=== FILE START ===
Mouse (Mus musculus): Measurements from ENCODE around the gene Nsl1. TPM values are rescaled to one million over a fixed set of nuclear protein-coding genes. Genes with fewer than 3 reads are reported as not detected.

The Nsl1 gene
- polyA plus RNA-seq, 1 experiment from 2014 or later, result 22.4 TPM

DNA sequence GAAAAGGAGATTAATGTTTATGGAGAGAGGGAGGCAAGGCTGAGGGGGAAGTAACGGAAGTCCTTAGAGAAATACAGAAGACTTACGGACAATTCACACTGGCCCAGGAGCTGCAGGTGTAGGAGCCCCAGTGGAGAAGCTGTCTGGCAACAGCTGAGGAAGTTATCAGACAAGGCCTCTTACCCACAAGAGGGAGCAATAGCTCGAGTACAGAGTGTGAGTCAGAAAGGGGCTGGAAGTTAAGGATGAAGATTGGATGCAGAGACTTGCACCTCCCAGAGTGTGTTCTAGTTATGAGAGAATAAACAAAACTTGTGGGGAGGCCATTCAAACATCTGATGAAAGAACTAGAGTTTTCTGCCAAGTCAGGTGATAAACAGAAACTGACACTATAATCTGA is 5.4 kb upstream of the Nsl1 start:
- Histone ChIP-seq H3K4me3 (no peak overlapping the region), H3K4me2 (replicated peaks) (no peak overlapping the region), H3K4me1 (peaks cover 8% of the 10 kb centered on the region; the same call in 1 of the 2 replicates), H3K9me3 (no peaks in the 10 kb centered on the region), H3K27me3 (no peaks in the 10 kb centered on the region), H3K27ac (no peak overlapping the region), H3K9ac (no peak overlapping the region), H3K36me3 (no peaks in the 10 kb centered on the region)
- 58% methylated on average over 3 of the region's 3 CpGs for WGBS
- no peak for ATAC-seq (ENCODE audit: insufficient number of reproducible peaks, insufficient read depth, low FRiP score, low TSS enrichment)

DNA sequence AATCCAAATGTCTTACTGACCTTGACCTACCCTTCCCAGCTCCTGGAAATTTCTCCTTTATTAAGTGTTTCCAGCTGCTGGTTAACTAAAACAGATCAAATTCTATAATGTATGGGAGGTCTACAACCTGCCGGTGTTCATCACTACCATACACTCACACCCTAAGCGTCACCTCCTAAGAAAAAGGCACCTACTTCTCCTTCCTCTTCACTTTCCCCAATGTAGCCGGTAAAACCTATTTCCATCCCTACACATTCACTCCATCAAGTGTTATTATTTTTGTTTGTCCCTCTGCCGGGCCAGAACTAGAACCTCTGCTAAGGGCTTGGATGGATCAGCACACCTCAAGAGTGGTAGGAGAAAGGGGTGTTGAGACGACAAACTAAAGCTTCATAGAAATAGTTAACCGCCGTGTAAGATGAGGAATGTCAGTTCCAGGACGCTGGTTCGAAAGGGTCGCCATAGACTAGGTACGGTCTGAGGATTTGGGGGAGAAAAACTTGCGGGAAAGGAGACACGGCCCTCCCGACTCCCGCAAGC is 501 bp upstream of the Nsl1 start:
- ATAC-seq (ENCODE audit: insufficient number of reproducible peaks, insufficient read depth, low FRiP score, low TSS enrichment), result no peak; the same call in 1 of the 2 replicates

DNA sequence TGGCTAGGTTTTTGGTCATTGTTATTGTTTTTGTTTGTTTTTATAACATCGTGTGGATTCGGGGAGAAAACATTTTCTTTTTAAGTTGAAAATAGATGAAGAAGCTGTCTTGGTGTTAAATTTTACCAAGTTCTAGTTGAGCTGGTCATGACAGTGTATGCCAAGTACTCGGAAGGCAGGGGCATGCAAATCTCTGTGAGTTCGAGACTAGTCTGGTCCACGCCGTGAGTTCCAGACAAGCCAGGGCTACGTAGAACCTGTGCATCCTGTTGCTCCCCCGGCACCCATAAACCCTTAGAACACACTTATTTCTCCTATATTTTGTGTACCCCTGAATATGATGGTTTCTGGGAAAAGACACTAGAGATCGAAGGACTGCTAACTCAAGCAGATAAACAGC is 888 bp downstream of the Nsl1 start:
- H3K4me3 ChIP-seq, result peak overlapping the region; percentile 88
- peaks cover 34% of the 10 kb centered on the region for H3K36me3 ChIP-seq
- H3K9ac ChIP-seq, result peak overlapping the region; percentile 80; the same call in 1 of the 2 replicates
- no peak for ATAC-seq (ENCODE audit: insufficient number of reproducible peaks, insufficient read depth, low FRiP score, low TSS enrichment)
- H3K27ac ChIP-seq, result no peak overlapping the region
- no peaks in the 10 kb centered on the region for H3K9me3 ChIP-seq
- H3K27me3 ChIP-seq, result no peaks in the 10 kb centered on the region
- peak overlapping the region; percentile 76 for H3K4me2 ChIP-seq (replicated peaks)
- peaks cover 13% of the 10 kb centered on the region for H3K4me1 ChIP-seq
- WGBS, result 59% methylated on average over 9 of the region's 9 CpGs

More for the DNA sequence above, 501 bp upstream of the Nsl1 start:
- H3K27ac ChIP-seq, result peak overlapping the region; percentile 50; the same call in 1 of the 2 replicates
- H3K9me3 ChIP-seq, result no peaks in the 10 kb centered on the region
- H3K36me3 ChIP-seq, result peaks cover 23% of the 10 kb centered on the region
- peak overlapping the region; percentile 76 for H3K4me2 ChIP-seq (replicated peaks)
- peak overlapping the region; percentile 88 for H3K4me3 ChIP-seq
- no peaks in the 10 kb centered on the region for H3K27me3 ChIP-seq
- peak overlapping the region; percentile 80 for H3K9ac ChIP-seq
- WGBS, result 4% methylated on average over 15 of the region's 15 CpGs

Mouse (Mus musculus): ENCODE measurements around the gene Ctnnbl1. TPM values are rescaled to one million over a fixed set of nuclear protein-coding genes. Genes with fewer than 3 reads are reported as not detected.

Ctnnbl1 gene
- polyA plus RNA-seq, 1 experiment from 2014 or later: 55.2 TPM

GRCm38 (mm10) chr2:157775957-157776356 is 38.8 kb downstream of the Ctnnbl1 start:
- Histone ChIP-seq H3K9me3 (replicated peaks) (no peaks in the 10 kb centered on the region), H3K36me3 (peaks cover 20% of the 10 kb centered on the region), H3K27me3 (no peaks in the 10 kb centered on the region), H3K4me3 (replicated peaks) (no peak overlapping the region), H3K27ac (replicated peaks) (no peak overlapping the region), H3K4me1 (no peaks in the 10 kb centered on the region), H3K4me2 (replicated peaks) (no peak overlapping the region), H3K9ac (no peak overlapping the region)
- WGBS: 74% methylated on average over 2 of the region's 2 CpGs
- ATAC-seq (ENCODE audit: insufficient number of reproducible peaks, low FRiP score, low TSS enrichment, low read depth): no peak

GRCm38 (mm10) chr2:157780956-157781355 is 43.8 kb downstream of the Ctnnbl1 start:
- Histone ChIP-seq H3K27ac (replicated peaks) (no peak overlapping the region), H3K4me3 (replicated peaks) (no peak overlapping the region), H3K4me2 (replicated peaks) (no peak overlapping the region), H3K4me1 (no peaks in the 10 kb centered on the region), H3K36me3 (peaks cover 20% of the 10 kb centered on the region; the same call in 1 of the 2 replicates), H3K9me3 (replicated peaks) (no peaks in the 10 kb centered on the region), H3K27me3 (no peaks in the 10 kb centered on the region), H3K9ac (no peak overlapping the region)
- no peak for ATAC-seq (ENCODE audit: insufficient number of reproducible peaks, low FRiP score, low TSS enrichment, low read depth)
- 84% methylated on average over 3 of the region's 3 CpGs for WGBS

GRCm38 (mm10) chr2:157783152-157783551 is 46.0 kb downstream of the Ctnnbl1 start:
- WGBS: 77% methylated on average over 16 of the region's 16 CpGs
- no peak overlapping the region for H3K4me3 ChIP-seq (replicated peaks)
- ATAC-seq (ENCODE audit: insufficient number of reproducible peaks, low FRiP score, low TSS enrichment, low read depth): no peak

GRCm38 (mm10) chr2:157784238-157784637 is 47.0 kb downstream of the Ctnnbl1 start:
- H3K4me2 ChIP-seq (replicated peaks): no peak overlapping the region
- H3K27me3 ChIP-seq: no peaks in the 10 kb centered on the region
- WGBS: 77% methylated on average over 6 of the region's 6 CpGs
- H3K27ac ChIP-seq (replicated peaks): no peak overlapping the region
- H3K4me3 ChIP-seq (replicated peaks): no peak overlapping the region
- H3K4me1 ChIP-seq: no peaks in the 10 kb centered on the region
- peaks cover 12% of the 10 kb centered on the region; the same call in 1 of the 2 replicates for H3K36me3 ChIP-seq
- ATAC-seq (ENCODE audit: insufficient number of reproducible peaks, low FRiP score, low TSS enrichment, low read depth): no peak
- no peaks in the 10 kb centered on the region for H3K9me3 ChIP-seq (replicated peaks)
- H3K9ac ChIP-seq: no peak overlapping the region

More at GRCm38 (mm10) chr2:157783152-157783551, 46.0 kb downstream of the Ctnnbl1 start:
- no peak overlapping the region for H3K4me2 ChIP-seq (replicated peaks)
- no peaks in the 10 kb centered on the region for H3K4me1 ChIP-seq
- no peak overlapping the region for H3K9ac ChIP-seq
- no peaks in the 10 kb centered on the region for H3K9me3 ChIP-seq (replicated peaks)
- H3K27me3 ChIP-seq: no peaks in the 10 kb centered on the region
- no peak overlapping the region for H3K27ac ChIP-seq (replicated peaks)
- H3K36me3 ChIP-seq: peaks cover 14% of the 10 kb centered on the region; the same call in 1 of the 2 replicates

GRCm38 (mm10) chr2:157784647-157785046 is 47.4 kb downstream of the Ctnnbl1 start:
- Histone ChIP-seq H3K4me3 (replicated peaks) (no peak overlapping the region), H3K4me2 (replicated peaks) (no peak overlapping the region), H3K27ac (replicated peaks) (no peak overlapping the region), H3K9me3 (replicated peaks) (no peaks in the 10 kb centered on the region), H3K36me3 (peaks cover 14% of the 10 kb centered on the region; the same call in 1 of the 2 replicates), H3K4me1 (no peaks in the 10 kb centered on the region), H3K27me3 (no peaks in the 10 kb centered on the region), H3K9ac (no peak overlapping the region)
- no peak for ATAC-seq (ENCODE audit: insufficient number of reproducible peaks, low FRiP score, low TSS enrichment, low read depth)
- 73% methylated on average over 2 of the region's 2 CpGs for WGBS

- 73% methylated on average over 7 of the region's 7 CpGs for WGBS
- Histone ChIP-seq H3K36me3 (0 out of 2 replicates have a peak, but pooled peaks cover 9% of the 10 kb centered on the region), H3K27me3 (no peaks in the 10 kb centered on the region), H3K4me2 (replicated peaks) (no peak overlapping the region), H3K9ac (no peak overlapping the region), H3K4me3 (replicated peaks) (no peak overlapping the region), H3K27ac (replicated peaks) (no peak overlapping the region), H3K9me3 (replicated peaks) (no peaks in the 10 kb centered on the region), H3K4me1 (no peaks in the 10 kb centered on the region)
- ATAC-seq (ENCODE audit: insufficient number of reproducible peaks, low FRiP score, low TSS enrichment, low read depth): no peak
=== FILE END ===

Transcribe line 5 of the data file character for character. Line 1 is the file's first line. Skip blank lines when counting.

- Histone ChIP-seq H3K4me3 (no peak overlapping the region), H3K4me2 (replicated peaks) (no peak overlapping the region), H3K4me1 (peaks cover 8% of the 10 kb centered on the region; the same call in 1 of the 2 replicates), H3K9me3 (no peaks in the 10 kb centered on the region), H3K27me3 (no peaks in the 10 kb centered on the region), H3K27ac (no peak overlapping the region), H3K9ac (no peak overlapping the region), H3K36me3 (no peaks in the 10 kb centered on the region)